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Contemporary Undas practices derived from pre-colonial influence, beliefs – cultural anthropologist



The traditions practiced during Undas (All Saints' Day and All Souls' Day) are not just products of Western and Catholic influences. A cultural anthropologist explained that they were also derived from pre-colonial beliefs. 
 
According to Professor Nestor Castro from the Department of Anthropology in University of Philippines-Diliman in an interview on GMA News TV's News To Go on Friday, most of the practices today are a convergence of different cultures without losing the real essence of being a Filipino. 
 
"Ganoon ang katangian ng ating kultura. 'Yung iba sinasabi na sponge, hiram ng hiram. Hindi ko gusto ang sponge. Halo-halo tayo, pero mas masarap kaysa sa hiniraman natin. Ang basic na sangkap, nandoon pa din," he said. 
 
He added that trick-or-treating during Halloween and other practices observed during Undas are not entirely Western.  
 
Pangangaluluwa, PHL's original trick or treat 
 
Although the concept of Halloween is commonly believed to be derived from Western culture and traditions, the Philippines already had its own version when the Spanish colonizers came. It's called "pangangaluluwa," Castro explained.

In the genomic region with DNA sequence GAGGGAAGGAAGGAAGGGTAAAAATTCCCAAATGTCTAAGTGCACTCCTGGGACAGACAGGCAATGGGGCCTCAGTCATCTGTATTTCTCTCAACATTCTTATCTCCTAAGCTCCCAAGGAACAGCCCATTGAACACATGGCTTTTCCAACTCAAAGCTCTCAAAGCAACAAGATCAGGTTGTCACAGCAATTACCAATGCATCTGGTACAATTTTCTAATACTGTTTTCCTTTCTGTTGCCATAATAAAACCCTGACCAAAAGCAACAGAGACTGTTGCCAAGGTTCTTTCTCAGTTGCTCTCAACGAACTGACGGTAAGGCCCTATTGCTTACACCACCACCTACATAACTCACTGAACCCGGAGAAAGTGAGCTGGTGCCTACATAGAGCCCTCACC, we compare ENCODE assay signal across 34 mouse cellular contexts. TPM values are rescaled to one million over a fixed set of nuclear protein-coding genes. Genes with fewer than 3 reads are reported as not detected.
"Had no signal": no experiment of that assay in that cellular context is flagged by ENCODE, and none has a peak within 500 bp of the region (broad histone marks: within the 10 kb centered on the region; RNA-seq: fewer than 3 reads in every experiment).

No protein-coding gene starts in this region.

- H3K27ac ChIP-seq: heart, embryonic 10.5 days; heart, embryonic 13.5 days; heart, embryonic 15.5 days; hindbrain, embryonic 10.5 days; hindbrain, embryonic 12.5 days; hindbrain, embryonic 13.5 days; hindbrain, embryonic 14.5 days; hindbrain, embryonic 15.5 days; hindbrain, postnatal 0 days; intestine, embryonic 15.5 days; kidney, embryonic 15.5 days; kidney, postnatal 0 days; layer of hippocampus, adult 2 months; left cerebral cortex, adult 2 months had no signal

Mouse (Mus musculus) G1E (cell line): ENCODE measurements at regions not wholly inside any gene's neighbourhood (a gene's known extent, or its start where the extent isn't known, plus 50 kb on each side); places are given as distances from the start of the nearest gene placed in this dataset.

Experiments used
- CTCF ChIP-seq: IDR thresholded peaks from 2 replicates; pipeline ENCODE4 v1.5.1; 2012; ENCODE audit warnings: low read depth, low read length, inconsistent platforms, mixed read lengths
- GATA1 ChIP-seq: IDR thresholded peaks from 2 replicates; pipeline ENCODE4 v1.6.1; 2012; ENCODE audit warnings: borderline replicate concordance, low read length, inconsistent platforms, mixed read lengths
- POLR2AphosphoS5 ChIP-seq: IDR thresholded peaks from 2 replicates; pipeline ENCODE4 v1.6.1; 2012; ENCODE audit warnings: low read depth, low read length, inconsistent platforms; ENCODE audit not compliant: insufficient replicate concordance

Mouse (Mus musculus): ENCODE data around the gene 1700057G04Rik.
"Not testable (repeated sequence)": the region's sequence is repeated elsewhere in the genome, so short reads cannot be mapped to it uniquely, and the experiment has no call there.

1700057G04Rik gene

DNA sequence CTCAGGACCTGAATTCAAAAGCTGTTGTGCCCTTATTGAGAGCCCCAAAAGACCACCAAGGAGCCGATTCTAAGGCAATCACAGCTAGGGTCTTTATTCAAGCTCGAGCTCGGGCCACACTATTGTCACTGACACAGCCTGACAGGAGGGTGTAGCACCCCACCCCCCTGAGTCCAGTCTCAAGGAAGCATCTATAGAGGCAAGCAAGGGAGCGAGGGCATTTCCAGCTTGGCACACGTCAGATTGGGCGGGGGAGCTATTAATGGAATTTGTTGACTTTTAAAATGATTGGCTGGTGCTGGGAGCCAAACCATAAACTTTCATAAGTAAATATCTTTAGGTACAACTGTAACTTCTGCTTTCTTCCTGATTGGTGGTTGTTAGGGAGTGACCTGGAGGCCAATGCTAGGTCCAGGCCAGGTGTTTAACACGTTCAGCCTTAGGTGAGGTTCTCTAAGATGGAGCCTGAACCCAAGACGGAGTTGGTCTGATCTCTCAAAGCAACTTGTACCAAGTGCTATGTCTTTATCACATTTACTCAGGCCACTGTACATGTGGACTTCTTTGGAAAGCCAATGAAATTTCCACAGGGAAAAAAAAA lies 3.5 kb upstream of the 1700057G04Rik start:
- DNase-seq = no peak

Pangangaluluwa occurred when early Filipinos visited houses swathed in blankets to represent ghosts while singing. It's like Christmas caroling, but during Undas. If the owner of the house failed to give biko or rice cakes, the "nangangaluluwa" would play tricks and try to get the owner's chicken. 
 
Castro said it's a documented practice in Katagalugan, in places like Quezon. Until today, this is practiced in rural areas. 

READ: The batibat, the numputol, and other Pinoy creatures that go bump in the night
 
Remembering the dead
 
Remembering and respecting the dead was an established practice even in pre-colonial times. For instance, before the Spaniards came and introduced the concept of the cemetery, the Filipinos already had burial grounds, for instance. 
 
One such pre-colonial practice is the "pag-aatang," which is from Ilocos. It is when families set aside food for their loved ones who have already passed away. Until today, this practice is very much alive in urban settings. 
 
Castro explained, "Itong pag-practice natin ng pagpunta sa sementeryo, nagdadala ng pagkain (ay) continuation ng pagpa-practice nitong atang."

READ: Beautifully macabre: Remarkable burial grounds around the globe
 
Meanwhile, having an exact day to remember the dead is an influence of Mexico, where inhabitants celebrate Día de los Muertos, or the "Day of the Dead" in festive fashion. 
 
Castro noted that in the Philippines, remembering the dead is more about strengthening family ties —Undas is usually seen as a chance for family reunions. 
 
Another pre-colonial tradition still being observed today is "paglalamay." It is from the belief that an "aswang" would take the fresh remains of the dead. Hence, the family must look after the the body of their deceased. — Trisha Macas/VC, GMA News
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